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Trust issues: wondering if Timothy Chandler is really “all in” for the United States?

Nov 12, 2012, 9:35 PM EST

Timothy Chandler (L) of Nuernberg battles for the ball with Juan Arango of Moenchengladbach during the Bundesliga match between 1.FC Nuernberg and Borussia Moenchengladbach at Easy Credit Stadium. Chandler made the U.S.'s final World Cup 2014 squad. (Photo by Johannes Simon/Bongarts/Getty Images) Getty Images

Any adult who didn’t marry their high school sweetheart has probably done a little dating.

Here’s a point of fact: the fickle and flakey ones may eventually come around, and may even become your true blue.

But the more likely outcome is this: fickle and flakey today means fickle and flakey forever. Keep courting them at your own peril, because they are probably going to be trouble.

With that in mind, forgive us our cynicism if we don’t exactly believe just yet that Timmy Chandler is “all in” for the United States. We’ve been jilted before.

Chandler, a promising right back and valued young Bundesliga performer at FC Nuremberg, first appeared for the United States in March of 2011. But he turned down a chance to play that summer for Bob Bradley in the Gold Cup. A year later, he rejected the call for three summer friendlies and two World Cup qualifiers.

Those two qualifiers were the first meaningful matches for U.S. national team manager Jurgen Klinsmann. The coach was typically mellow about it all, content to give the young man time to choose his path. With dual citizenship, Chandler was free to compete for Germany or the United States.

The latest now is that Klinsmann has invited him back into the fold, and Chandler is with the team in Frankfurt, Germany, its base before departure into Russia for Wednesday’s friendly.

And he’s saying all the right things. Like this, from a Q&A with U.S. Soccer:

I understand that a lot of people in the USA may be unsure because they think I have said [I’m committed] in the past. All I can say is that I am clear in my head about the commitment moving forward. This was about me being ready to accept the responsibility of being a part of the National Team and everything that goes with it, and now I am ready. I hope I will get chances in the future. I am in 1,000 percent.”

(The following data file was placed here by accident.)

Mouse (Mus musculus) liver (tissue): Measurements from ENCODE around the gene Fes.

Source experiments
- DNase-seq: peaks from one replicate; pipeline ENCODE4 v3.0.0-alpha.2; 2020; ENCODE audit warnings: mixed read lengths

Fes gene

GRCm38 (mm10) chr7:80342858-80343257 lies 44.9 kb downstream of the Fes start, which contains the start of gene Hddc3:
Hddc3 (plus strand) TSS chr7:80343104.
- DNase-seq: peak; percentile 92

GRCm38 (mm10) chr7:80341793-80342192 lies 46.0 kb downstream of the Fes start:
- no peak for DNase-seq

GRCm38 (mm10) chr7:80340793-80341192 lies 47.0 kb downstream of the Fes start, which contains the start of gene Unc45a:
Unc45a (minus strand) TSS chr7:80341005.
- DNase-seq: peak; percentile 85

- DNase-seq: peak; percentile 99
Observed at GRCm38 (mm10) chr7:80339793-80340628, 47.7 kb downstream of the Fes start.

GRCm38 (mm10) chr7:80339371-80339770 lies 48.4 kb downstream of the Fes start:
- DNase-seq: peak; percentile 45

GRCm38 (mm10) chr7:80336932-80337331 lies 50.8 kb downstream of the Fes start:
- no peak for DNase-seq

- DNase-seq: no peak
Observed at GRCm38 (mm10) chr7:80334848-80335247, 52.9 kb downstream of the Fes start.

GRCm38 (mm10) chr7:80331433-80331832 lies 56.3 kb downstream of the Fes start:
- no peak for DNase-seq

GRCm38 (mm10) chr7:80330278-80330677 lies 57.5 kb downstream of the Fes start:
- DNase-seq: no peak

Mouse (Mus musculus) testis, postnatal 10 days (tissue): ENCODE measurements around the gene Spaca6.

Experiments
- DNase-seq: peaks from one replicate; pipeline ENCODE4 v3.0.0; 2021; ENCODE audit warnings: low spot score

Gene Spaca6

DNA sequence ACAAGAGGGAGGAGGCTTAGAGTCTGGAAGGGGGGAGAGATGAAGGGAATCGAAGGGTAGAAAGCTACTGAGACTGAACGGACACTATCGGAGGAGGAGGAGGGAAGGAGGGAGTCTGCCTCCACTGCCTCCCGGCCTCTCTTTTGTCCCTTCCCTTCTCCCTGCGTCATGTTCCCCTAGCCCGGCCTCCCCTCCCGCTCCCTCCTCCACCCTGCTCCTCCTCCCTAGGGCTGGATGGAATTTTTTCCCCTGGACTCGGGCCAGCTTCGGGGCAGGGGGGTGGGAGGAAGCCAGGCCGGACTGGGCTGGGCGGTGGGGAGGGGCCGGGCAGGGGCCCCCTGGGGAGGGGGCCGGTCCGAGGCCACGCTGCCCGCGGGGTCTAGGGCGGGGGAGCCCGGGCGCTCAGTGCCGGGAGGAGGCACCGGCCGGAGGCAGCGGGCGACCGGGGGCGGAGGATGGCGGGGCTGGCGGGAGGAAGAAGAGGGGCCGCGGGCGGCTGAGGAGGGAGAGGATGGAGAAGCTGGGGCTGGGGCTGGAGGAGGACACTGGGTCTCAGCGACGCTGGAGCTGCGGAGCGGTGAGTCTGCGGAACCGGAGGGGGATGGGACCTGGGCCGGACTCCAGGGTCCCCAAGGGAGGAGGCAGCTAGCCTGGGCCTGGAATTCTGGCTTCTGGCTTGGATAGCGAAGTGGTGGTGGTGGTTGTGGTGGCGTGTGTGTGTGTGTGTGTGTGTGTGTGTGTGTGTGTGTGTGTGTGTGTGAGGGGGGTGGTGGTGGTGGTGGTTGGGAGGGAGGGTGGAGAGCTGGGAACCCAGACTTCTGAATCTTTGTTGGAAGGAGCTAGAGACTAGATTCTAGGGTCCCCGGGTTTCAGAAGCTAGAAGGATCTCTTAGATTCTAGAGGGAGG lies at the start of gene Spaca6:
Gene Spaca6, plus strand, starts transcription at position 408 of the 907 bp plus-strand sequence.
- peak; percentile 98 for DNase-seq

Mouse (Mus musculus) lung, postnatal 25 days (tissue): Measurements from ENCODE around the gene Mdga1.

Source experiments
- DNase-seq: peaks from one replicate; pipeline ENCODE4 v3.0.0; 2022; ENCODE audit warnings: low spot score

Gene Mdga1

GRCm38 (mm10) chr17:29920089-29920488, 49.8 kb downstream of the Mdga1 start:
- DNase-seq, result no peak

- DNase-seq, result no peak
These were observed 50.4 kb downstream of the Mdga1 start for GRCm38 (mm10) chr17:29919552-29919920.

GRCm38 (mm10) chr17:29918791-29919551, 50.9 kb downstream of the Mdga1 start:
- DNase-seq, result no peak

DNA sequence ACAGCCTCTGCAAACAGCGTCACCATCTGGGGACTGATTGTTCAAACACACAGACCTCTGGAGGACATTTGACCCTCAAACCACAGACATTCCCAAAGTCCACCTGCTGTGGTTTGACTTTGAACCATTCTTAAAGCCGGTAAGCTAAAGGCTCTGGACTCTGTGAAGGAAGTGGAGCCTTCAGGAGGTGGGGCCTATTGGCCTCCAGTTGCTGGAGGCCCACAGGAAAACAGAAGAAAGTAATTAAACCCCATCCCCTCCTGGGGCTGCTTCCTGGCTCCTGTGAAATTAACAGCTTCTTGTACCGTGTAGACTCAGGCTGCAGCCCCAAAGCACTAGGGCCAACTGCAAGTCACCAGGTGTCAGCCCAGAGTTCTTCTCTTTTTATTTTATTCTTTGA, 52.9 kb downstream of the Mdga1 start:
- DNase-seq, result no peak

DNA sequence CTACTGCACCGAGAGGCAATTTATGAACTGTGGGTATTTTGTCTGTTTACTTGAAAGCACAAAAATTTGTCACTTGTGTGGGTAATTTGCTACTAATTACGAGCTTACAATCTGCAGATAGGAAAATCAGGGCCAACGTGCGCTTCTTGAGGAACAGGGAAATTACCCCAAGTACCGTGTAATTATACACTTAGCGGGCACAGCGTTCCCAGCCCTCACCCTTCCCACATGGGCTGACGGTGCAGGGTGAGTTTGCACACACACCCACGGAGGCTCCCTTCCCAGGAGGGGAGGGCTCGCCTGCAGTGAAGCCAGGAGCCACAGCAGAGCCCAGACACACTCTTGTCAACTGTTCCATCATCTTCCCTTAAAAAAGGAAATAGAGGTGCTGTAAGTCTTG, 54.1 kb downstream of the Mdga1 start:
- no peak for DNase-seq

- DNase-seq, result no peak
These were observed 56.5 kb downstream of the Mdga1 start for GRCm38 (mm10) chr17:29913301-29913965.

Yes, yes, all of that is well and good. But, again, forgive us all for wondering if things might have been different had Chandler been called into the German national team for any of its recent World Cup qualifiers.

And forgive us for thinking all this could have been handled better by Chandler, and perhaps by U.S. Soccer, too.

Clearly, Chandler wanted to make the best choice between the United States and Germany – and fair enough. (Playing in the June qualifiers would have tied the 22-year-old defender to the United States for good.) But why all the misdirection and the hooey we got before from Chandler about injuries and needing to take a break, etc.?

A little honesty “yesterday” would have gone a long way “today.”

It was all handled with less than 100 percent disclosure before – so forgive us if we all continue to have some trust issues on this one.

  1. footballer4ever - Nov 12, 2012 at 10:01 PM

    Exactly! Saying the right things does not mean He is right for the USMNT. He had to come up clean and in detail to his previous stance which he failed to do. Unfortunately, USMNT does not have much of a deep reliable footballers pool; Therefore, it might have to accept back the “cheating girlfriend” .

  2. danielofthedale - Nov 12, 2012 at 11:13 PM

    I have no problem with calling him today and I think we will find out if he is for real come the Honduras game. I am inclined to believe that Jurgen told him that if he wants to play in Russia he had to tell him we would play in Honduras. He could still burn us but I think this is his last chance for the US and I 51% sure he will play for us in the Hex.

  3. aboutlastnight7 - Nov 13, 2012 at 10:27 AM

    I’m completely with Steve here. I love the roster for this friendly. I’m happy that Chandler will be there. I’ll be excited when I see him get cap-tied. That’s when we can start to see how committed he really is. Fool me once, etc…

  4. soccerjohn - Nov 13, 2012 at 3:19 PM

    I think it’s hard to fault the guy. He’s lived in Germany, not the US. Germany currently has a vastly superior national team. It’s hardly suprising that Germany was his first choice.

    Neither is it surprising that he’d want the US as a backup plan. Would it be nice if he chose the US initially, hands down? Sure. But it’ll be nice to have him in the fold nonetheless.

    It seems like he’s got very little chance at the German NT at this point, so I’d imagine he really has become committed to the US. Let’s hope he turns out to be as good as advertised.

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